Evaluation of platelet activation in leukocyte-depleted platelet concentrates during storage

  • Miodrag Vucic Clinic of Hematology and Clinical Immunology, Medical Faculty, University of Nis, Nis, Serbia
  • Zoran Stanojkovic Blood Transfusion Institute, Clinical Centre Nis, Nis, Serbia
  • Ana Antic Blood Transfusion Institute, Clinical Centre Nis, Nis, Serbia
  • Jelana Vucic Clinic of Pediatrics, Medical Faculty, University of Nis, Nis, Serbia
  • Voja Pavlovic Institute of Physiology, Medical Faculty, University of Nis, Nis, Serbia
Keywords: Platelet storage, platelet activation markers, leukocyte depletion, in-line filtration

Abstract

Structural and functional changes in platelets during storage can lead to the loss of platelet reactivity and response. Our aim was to evaluate leukocyte-depleted platelet concentrates on storage days 0, 3 and 5, obtained by in-line filtration. In non-filtered platelet concentrates (NF-PC) group, 180 whole blood units were collected with quadruple blood bags and then compared to another group of 180 whole blood units (leukocyte-depleted platelet concentrates [LD-PC]), collected in Imuflex Whole Blood Filter Saving Platelets (WB-SP) bags with an integrated leukoreduction filter, with regard to the platelet quality and characteristics. The efficacy of the two techniques for platelet concentrate preparation was evaluated by white blood cell (WBC) and platelet count on day 0. The partial pressure of oxygen (pO2), pH, platelets positive for P-selectin (CD62P), CD63, cluster of differentiation 42b (CD42b), phosphatidylserine (PS), and mitochondrial membrane potential (MMP) were analyzed during the storage in both groups. A significantly lower WBC count and higher platelet count was observed in LD-PC compared to NF-PC group, indicating the overall efficacy of the first technique. During the 5-day storage, pH and pO2 decreased in both groups. In LD-PC group, higher pH, increased pO2 and decreased platelet surface expression of CD62P, CD63 and PS were observed compared to NF-PC group. In both groups, the percentage of CD42b positive platelets and MMP did not change significantly during the 5-day period. The assessment of different markers of platelet activation may be an effective tool in evaluating the quality of platelets during storage. A better understanding of platelet activation may provide new insights for developing a novel therapeutic approach in the manipulation of platelet aggregation.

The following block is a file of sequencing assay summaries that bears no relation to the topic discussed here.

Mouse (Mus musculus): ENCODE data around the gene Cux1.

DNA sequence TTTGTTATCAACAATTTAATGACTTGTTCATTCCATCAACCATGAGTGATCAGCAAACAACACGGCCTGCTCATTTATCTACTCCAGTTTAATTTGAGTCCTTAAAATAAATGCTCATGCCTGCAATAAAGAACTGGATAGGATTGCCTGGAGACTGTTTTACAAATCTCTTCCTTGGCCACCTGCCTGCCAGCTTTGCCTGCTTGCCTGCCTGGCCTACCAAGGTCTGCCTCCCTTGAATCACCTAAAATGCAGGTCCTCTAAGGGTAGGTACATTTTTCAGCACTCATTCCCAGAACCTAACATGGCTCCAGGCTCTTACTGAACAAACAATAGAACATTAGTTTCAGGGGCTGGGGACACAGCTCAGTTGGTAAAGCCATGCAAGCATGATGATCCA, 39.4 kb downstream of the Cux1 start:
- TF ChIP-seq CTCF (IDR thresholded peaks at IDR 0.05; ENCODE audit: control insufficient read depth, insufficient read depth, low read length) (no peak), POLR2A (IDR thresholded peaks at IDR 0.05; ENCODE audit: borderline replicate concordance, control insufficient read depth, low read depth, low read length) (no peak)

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References

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Evaluation of platelet activation in leukocyte-depleted platelet concentrates during storage
Published
2018-02-20
How to Cite
1.
Vucic M, Stanojkovic Z, Antic A, Vucic J, Pavlovic V. Evaluation of platelet activation in leukocyte-depleted platelet concentrates during storage. Bosn J of Basic Med Sci [Internet]. 2018Feb.20 [cited 2020Sep.27];18(1):29-4. Available from: https://www.bjbms.org/ojs/index.php/bjbms/article/view/2321
Section
Biochemistry

INTRODUCTION

Platelet transfusion is an important step in the treatment of thrombocytopenic patients who suffer from severe bleeding. Although platelet transfusions are extensively used across the world, improving their safety and efficacy remains the primary goal in patients with high risk of bleeding. For optimal results, platelet activation is minimized prior to transfusion, to prevent deleterious changes in platelets [1,2]. During the storage (usually 4-7 days), different biochemical, morphological and functional changes of platelets, known as platelet storage lesion (PSL), may occur, as well as platelet activation and secretion of proinflammatory factors [3]. These changes lead to decreased efficacy of platelet transfusion and may contribute to the development of adverse reactions in the recipients [4].